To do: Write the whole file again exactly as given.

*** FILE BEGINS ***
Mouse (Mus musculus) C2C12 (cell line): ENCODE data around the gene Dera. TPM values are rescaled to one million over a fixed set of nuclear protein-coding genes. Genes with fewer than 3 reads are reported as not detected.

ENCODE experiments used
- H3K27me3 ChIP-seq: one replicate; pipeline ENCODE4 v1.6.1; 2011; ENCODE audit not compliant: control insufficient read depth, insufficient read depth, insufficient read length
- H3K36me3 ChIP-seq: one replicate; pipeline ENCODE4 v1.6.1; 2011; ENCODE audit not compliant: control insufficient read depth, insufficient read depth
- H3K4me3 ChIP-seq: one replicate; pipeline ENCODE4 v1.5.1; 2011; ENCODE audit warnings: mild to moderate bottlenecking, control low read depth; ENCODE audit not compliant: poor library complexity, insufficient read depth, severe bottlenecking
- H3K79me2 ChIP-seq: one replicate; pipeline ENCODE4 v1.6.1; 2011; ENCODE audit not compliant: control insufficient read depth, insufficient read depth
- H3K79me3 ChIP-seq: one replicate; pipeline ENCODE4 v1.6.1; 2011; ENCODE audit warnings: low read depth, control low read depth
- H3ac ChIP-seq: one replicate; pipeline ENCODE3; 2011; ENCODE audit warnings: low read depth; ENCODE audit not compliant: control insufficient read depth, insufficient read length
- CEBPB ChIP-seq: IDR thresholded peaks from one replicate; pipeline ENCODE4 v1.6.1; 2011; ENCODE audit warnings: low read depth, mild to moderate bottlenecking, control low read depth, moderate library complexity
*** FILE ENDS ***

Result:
Mouse (Mus musculus) C2C12 (cell line): ENCODE data around the gene Dera. TPM values are rescaled to one million over a fixed set of nuclear protein-coding genes. Genes with fewer than 3 reads are reported as not detected.

ENCODE experiments used
- H3K27me3 ChIP-seq: one replicate; pipeline ENCODE4 v1.6.1; 2011; ENCODE audit not compliant: control insufficient read depth, insufficient read depth, insufficient read length
- H3K36me3 ChIP-seq: one replicate; pipeline ENCODE4 v1.6.1; 2011; ENCODE audit not compliant: control insufficient read depth, insufficient read depth
- H3K4me3 ChIP-seq: one replicate; pipeline ENCODE4 v1.5.1; 2011; ENCODE audit warnings: mild to moderate bottlenecking, control low read depth; ENCODE audit not compliant: poor library complexity, insufficient read depth, severe bottlenecking
- H3K79me2 ChIP-seq: one replicate; pipeline ENCODE4 v1.6.1; 2011; ENCODE audit not compliant: control insufficient read depth, insufficient read depth
- H3K79me3 ChIP-seq: one replicate; pipeline ENCODE4 v1.6.1; 2011; ENCODE audit warnings: low read depth, control low read depth
- H3ac ChIP-seq: one replicate; pipeline ENCODE3; 2011; ENCODE audit warnings: low read depth; ENCODE audit not compliant: control insufficient read depth, insufficient read length
- CEBPB ChIP-seq: IDR thresholded peaks from one replicate; pipeline ENCODE4 v1.6.1; 2011; ENCODE audit warnings: low read depth, mild to moderate bottlenecking, control low read depth, moderate library complexity